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New Evidence Suggests Parkinson's Might Start in The Gut, Not The Brain

We might have been wrong about Parkinson's this whole time.

FIONA MACDONALD
5 DEC 2016
 

A new study adds to a growing body of research that suggests we might have been thinking about Parkinson's disease wrong this whole time.

Instead of being isolated to the brain, new evidence in mice suggests that the condition might actually start in the gut. And it could explain some of the strange coincidences seen in the disease, such as why most Parkinson's patients complain of constipation up to a decade before other symptoms arise.

 

Parkinson's disease is most commonly associated with tremors, stiffness, and difficulty moving, caused by neurons deep in the brain being killed off.

Although there are treatments to slow the progress of the condition, there's no way to prevent or cure it, and researchers still don't really understand what causes it and how it progresses.

For years, scientists have limited the search for the cause of Parkinson's to the brain, but a growing body of evidence suggests that might be the wrong approach.

Parkinson's might actually originate in the gut before spreading to the brain, it could explain some of the strange links researchers have seen with Parkinson's patients.

Researchers have noticed that people with Parkinson's often report constipation, as well as other digestive problems, up to 10 years before they notice tremors. There's also evidence that people with Parkinson's disease have different gut bacteria to other healthy adults.

Now a new study in mice has shown that the toxic fibres that build up around the nerve cells of Parkinson's patients can influence the nerves in the brain in a matter of weeks.

 

"We have discovered for the first time a biological link between the gut microbiome and Parkinson's disease," said lead researcher Sarkis Mazmanian from the Californian Institute of Technology (Caltech).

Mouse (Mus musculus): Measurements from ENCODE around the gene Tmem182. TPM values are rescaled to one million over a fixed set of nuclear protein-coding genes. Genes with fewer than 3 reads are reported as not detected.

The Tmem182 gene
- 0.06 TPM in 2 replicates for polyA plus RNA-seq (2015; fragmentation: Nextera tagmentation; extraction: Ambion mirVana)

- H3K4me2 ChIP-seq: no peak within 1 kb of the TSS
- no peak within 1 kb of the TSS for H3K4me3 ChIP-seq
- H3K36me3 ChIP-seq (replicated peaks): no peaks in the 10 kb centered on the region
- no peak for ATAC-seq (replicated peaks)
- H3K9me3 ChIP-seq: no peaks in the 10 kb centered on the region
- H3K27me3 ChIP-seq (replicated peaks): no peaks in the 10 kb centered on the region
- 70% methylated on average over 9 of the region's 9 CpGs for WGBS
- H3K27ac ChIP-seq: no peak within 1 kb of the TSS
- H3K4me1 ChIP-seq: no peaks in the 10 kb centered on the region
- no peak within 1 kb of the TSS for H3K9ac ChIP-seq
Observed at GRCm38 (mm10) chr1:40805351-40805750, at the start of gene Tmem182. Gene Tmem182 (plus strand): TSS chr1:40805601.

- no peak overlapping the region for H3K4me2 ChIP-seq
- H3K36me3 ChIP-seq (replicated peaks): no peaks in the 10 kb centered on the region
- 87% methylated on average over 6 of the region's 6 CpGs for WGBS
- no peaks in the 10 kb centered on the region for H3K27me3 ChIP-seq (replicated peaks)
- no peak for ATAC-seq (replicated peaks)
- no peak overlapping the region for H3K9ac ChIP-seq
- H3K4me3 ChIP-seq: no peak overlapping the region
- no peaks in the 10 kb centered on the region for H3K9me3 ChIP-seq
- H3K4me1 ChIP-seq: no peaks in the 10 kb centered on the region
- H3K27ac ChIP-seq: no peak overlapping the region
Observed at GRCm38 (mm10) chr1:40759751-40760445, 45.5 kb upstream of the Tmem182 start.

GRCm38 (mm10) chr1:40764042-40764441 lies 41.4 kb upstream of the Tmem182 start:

"More generally, this research reveals that a neurodegenerative disease may have its origins in the gut, and not only in the brain as had been previously thought."

The team found this out by looking at the spread of toxic fibres made of a substance known as alpha-synuclein.

Alpha-synuclein is small and soluble in healthy nerve cells, but for some reason, in Parkinson's patients, these alpha-synuclein molecules clump together and form fibres that damage the nerves in the brain.

Around a decade ago, researchers began to report that patients who had these fibres in their brains also had them in their gut.

In the latest study, the Caltech team looked at mice that had been genetically modified to be susceptible to Parkinson's disease, by over-producing alpha-synuclein fibres.

These mice were either raised in normal, non-sterile cages, or in a sterile, germ-free environment.

Mice raised in the germ-free cages showed fewer motor deficits, and less toxic fibres in their brains. But mice raised in the non-sterile environment developed Parkinson's symptoms as expected, given their genetic predisposition.

Antibiotic treatment was able to reduce these symptoms in the non-sterile mice, suggesting there was something in their microbiome that was enhancing the symptoms.

Finally, the team injected gut bacteria from human Parkinson's patients into the germ-free mice. They quickly went from showing hardly any symptoms to deteriorating rapidly.

Gut bacteria taken from healthy people didn't have the same effect.

"This was the 'eureka' moment, the mice were genetically identical, the only difference was the presence or absence of gut microbiota," said one of the team, Timothy Sampson.

"Now we were quite confident that gut bacteria regulate, and are even required for, the symptoms of Parkinson's disease."

The scientists think that the gut bacteria might be releasing chemicals that over-activate parts of the brain, leading to damage. 

There's a lot more research to be done before we can say for sure what's going on, but if this research can be verified and replicated, it could change the way we treat the condition forever.

"That would be game-changing," David Burn, from Newcastle University in the UK, who wasn't involved in the study, told Clare Wilson for New Scientist. "There are lots of different mechanisms that could potentially stop the spread."

The team presented their work at the Society for Neuroscience meeting in San Diego last month, and have now published the results in Cell.

It's important to note that mouse studies often don't translate to human health, and we still don't have the full picture of what's going on here - there might be other important factors involved.

Other studies have shown that people exposed to certain pesticides are more likely to get Parkinson's, so the team thinks that maybe these chemicals could be affecting gut bacteria.

The team now want to analyse the gut microbiomes of people with Parkinson's to try to narrow down which microbes seem to be predisposing people to the disease.

If they could identify certain strains, it means scientists could find a way to screen for Parkinson's before symptoms appear and the damage to the brain occurs. It could also help them come up with new treatment options.

"Much like any other drug discovery process, translating this innovative work from mice to humans will take many years," said Mazmanian. "But this is an important first step." 

The research has been published in Cell.

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